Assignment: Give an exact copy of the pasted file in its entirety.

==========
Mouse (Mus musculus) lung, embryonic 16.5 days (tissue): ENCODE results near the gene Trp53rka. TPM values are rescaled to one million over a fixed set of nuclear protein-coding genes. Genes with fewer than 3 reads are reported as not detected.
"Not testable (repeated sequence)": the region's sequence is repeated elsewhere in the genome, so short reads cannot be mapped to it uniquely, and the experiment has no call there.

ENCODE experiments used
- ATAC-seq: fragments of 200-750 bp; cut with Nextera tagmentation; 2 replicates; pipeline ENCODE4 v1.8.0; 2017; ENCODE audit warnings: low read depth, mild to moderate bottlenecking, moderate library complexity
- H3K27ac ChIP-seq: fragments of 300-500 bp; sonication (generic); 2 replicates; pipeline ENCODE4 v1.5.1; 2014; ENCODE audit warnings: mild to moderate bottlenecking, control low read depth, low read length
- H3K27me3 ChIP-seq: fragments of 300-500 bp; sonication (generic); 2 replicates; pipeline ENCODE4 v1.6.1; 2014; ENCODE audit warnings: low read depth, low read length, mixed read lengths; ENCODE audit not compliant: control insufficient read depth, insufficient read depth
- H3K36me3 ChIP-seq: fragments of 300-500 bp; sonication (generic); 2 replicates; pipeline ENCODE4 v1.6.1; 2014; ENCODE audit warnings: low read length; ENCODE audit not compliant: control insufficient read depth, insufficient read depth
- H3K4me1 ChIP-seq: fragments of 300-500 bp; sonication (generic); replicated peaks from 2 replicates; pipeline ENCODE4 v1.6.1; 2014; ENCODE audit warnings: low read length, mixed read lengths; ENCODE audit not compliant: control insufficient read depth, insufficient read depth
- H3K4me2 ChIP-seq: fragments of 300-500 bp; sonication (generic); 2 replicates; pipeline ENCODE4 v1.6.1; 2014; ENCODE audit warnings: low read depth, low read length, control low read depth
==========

Mouse (Mus musculus) lung, embryonic 16.5 days (tissue): ENCODE results near the gene Trp53rka. TPM values are rescaled to one million over a fixed set of nuclear protein-coding genes. Genes with fewer than 3 reads are reported as not detected.
"Not testable (repeated sequence)": the region's sequence is repeated elsewhere in the genome, so short reads cannot be mapped to it uniquely, and the experiment has no call there.

ENCODE experiments used
- ATAC-seq: fragments of 200-750 bp; cut with Nextera tagmentation; 2 replicates; pipeline ENCODE4 v1.8.0; 2017; ENCODE audit warnings: low read depth, mild to moderate bottlenecking, moderate library complexity
- H3K27ac ChIP-seq: fragments of 300-500 bp; sonication (generic); 2 replicates; pipeline ENCODE4 v1.5.1; 2014; ENCODE audit warnings: mild to moderate bottlenecking, control low read depth, low read length
- H3K27me3 ChIP-seq: fragments of 300-500 bp; sonication (generic); 2 replicates; pipeline ENCODE4 v1.6.1; 2014; ENCODE audit warnings: low read depth, low read length, mixed read lengths; ENCODE audit not compliant: control insufficient read depth, insufficient read depth
- H3K36me3 ChIP-seq: fragments of 300-500 bp; sonication (generic); 2 replicates; pipeline ENCODE4 v1.6.1; 2014; ENCODE audit warnings: low read length; ENCODE audit not compliant: control insufficient read depth, insufficient read depth
- H3K4me1 ChIP-seq: fragments of 300-500 bp; sonication (generic); replicated peaks from 2 replicates; pipeline ENCODE4 v1.6.1; 2014; ENCODE audit warnings: low read length, mixed read lengths; ENCODE audit not compliant: control insufficient read depth, insufficient read depth
- H3K4me2 ChIP-seq: fragments of 300-500 bp; sonication (generic); 2 replicates; pipeline ENCODE4 v1.6.1; 2014; ENCODE audit warnings: low read depth, low read length, control low read depth